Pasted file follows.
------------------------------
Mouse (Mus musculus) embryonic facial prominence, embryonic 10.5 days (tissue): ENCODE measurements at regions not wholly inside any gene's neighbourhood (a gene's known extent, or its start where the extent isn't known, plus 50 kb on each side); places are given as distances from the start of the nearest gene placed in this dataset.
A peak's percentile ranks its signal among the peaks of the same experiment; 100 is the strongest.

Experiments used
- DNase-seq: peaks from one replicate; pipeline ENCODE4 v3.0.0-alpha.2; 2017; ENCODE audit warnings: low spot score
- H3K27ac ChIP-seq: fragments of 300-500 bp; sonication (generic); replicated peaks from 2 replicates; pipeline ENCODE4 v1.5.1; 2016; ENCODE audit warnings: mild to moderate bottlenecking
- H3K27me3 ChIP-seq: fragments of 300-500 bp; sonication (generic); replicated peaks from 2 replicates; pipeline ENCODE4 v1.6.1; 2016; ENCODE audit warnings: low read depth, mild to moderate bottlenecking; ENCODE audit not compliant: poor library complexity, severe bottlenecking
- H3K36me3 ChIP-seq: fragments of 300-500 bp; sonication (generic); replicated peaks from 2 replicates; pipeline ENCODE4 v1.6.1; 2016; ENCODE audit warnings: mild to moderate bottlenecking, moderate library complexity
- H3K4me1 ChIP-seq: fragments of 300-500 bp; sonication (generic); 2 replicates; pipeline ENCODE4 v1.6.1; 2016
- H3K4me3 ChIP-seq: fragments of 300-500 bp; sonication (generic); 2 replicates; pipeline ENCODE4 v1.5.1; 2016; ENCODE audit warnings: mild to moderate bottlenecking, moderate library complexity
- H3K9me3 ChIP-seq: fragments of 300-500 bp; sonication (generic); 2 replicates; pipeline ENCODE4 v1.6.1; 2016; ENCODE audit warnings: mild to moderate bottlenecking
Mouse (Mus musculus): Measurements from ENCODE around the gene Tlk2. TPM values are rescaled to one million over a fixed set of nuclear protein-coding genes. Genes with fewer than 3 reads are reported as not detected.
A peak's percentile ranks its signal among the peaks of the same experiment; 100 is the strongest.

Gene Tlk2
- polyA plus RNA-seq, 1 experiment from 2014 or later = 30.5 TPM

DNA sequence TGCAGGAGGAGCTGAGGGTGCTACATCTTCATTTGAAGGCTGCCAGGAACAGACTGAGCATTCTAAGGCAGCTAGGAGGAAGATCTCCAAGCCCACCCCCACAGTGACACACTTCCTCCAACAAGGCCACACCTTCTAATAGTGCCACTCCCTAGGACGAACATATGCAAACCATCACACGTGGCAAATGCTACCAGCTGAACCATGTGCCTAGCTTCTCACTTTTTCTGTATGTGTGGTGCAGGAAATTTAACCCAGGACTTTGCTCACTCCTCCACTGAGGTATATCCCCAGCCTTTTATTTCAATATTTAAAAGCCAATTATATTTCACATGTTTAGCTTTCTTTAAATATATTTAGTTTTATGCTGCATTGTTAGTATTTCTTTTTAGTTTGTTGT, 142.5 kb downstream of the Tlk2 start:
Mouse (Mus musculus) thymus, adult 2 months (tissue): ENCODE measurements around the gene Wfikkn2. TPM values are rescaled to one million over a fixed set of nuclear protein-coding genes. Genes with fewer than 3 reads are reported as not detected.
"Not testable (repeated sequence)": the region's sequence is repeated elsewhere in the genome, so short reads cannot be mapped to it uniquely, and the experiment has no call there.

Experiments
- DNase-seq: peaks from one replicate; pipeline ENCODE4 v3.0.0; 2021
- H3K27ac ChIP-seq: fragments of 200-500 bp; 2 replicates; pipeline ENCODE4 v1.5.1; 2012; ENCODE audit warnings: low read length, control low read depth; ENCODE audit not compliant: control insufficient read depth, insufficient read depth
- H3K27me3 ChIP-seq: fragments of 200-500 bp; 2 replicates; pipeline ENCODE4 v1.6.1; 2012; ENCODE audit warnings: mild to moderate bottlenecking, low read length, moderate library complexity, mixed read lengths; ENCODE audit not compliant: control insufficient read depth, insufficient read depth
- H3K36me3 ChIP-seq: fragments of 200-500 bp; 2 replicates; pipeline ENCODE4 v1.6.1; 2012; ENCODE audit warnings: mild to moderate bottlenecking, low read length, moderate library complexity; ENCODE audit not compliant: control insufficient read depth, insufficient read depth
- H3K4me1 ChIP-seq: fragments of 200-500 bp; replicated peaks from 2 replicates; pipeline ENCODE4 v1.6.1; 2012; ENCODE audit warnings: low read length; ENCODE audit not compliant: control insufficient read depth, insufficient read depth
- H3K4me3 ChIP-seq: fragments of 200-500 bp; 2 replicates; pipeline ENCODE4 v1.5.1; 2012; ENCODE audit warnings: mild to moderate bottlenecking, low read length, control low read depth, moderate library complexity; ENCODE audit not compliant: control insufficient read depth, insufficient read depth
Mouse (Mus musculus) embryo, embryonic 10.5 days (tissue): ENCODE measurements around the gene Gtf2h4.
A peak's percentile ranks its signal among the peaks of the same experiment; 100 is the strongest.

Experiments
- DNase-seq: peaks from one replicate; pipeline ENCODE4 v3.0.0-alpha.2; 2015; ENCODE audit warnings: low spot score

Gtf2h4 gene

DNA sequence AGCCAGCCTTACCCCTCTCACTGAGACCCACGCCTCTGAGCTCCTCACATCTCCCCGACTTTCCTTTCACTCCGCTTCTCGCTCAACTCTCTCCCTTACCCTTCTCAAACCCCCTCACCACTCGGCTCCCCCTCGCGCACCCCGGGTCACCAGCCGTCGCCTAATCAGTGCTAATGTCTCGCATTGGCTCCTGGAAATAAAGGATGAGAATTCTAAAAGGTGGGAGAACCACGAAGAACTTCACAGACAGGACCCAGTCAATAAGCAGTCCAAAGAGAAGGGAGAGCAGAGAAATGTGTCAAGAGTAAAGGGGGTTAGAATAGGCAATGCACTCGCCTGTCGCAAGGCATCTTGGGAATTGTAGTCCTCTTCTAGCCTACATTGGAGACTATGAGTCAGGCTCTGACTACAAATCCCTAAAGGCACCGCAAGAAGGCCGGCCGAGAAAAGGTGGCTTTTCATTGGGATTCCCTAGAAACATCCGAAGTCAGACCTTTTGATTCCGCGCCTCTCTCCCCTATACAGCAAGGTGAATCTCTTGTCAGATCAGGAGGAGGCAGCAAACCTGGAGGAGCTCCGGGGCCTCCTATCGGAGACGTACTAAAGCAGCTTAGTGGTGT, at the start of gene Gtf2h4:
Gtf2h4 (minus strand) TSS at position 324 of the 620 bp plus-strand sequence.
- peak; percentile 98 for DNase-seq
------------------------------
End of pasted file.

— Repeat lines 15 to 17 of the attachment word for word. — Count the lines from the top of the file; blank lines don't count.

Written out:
DNA sequence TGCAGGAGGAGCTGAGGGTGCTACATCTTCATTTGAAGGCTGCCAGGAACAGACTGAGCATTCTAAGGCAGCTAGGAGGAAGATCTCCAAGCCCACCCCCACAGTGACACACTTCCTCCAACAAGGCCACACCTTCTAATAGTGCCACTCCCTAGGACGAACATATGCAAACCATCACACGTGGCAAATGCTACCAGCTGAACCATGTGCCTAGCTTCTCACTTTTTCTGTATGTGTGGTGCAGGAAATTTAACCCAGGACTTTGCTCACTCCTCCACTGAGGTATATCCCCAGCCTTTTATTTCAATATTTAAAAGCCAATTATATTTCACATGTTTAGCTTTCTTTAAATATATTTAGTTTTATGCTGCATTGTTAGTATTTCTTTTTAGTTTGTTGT, 142.5 kb downstream of the Tlk2 start:
Mouse (Mus musculus) thymus, adult 2 months (tissue): ENCODE measurements around the gene Wfikkn2. TPM values are rescaled to one million over a fixed set of nuclear protein-coding genes. Genes with fewer than 3 reads are reported as not detected.
"Not testable (repeated sequence)": the region's sequence is repeated elsewhere in the genome, so short reads cannot be mapped to it uniquely, and the experiment has no call there.